Washington - Three-time major winner Jordan Spieth seeks his first victory since last year's British Open at this week's PGA Fort Worth Invitational, where he produced
top-two finishes the past three years.
Spieth arrives at Colonial Country Club, just down the road
from his hometown of Dallas, after placing 21st at the Byron Nelson and 41st at
the Players following his third-place Masters showing.
The 7 209-yard, par-70 Colonial layout has been a tonic for
Spieth the past few years. He was runner-up in 2015, one stroke behind
compatriot Chris Kirk, and the winner in 2016 by three strokes before losing
again by a shot last year to American Kevin Kisner.
"I don't struggle reading the greens at Colonial,"
And Spieth, with 11 PGA wins at age 24, looks forward to
even the most tedious work in improving his game with the US Open looming in
June and his defence of the Claret Jug in July at Carnoustie.
"I'm waking up excited about anything that's off in my
game. I'm enjoying working at it," Spieth said.
"I'm trying to find new and better ways to be a better
player and if the results come right away great and if it takes a little while
I'm OK with that at this point. I'm taking a more patient approach to peaks and
valleys throughout my career."
The field also includes American Webb Simpson, in his first
event since winning the Players Championship, and Spain's Jon Rahm, who shared
second at Colonial last year and vows to grind his way against all rivls this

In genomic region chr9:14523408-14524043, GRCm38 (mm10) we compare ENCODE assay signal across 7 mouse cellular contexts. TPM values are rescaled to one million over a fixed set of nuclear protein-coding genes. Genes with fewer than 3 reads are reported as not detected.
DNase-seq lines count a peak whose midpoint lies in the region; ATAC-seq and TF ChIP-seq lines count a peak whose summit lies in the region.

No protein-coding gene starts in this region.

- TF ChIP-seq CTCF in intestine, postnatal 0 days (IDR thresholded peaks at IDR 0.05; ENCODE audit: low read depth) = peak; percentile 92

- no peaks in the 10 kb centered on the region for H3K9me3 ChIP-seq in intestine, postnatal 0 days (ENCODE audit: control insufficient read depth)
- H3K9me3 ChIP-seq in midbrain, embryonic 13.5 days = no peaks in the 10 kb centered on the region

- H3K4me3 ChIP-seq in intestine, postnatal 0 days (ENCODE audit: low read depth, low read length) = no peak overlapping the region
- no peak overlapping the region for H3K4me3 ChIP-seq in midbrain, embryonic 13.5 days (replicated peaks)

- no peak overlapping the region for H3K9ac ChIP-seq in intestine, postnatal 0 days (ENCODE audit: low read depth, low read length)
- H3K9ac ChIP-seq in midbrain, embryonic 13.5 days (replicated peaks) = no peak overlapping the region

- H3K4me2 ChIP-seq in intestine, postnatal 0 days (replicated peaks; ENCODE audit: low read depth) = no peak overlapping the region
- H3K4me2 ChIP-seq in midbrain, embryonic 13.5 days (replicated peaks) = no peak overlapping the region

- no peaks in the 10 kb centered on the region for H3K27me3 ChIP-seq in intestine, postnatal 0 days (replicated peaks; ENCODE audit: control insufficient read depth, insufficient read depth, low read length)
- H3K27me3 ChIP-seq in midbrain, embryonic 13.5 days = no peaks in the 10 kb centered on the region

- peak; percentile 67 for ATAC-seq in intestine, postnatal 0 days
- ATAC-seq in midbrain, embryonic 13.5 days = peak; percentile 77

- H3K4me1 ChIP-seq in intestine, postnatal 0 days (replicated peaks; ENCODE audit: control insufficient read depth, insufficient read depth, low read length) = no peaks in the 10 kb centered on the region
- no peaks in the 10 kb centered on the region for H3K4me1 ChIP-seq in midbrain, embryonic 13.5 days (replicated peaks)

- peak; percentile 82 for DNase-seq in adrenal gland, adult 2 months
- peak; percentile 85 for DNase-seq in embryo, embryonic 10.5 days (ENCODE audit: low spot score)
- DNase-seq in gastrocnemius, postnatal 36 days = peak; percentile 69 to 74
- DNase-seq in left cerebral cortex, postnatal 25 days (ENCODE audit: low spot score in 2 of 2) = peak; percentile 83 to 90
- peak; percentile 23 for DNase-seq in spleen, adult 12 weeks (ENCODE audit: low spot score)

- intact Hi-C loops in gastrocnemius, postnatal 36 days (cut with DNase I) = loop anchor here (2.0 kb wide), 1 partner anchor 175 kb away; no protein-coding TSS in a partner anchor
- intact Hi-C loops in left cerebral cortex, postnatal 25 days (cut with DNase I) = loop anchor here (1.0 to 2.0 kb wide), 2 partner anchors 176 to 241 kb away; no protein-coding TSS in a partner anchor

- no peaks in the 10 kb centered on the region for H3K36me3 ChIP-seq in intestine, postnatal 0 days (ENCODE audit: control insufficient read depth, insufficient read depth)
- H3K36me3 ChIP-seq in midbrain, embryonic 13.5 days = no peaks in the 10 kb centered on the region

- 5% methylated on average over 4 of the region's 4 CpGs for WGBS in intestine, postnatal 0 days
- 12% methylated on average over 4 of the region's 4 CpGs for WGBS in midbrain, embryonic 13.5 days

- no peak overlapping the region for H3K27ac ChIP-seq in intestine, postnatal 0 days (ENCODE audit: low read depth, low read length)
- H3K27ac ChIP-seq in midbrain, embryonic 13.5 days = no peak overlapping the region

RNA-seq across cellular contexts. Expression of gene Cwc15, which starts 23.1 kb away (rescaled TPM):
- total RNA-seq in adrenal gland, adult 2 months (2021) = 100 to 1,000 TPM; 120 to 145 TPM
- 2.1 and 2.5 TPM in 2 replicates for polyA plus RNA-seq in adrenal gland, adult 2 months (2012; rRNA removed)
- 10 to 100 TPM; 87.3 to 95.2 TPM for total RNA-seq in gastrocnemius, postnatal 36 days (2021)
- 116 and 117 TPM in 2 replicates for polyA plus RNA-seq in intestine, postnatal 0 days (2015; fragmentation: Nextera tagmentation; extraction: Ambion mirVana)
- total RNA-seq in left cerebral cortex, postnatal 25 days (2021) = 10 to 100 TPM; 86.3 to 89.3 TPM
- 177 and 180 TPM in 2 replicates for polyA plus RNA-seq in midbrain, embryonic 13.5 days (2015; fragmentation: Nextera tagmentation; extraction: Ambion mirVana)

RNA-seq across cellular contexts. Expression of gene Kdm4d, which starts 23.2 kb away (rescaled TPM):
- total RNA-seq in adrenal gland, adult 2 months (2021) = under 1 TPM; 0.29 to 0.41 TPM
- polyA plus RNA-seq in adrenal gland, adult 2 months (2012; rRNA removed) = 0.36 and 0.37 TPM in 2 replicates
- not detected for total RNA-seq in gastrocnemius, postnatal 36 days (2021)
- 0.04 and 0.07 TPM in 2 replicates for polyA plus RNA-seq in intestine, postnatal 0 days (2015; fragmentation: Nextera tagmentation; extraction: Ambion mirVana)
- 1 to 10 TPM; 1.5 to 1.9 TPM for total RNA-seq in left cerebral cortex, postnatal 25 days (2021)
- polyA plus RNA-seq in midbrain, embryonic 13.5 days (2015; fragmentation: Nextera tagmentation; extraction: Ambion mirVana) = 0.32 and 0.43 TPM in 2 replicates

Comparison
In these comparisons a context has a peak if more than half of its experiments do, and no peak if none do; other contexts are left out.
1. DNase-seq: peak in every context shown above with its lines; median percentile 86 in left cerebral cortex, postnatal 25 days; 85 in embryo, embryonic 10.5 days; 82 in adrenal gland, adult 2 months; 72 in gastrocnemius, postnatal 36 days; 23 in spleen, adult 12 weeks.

"I fight every single shot," Rahm said. "It
doesn't matter if it's the last shot on 18 on Sunday or the first shot on the
first hole on Thursday. I'm going to grind just as hard on each one of
England's Justin Rose makes his first Colonial start since
2010 while Rickie Fowler makes his first appearance at the course since 2014.
Major winners Jimmy Walker and Adam Scott are also in the line-up on a layout
that has hosted a PGA event since legend Ben Hogan won the inaugural title in
Hogan remains the only player to win at Colonial in
Two-time Colonial winner Zach Johnson, the 2007 Masters and
2015 British Open winner, likes the Texas layout. Only Hogan with five wins has
won more often at the famed layout.
"It's almost like a quasi-home for me on the PGA
Tour," Johnson said. "It requires patience more than anything. It is
one where the fairways are a premium. The rough can be difficult, especially
from a control standpoint. And then when the greens get firm, this place can be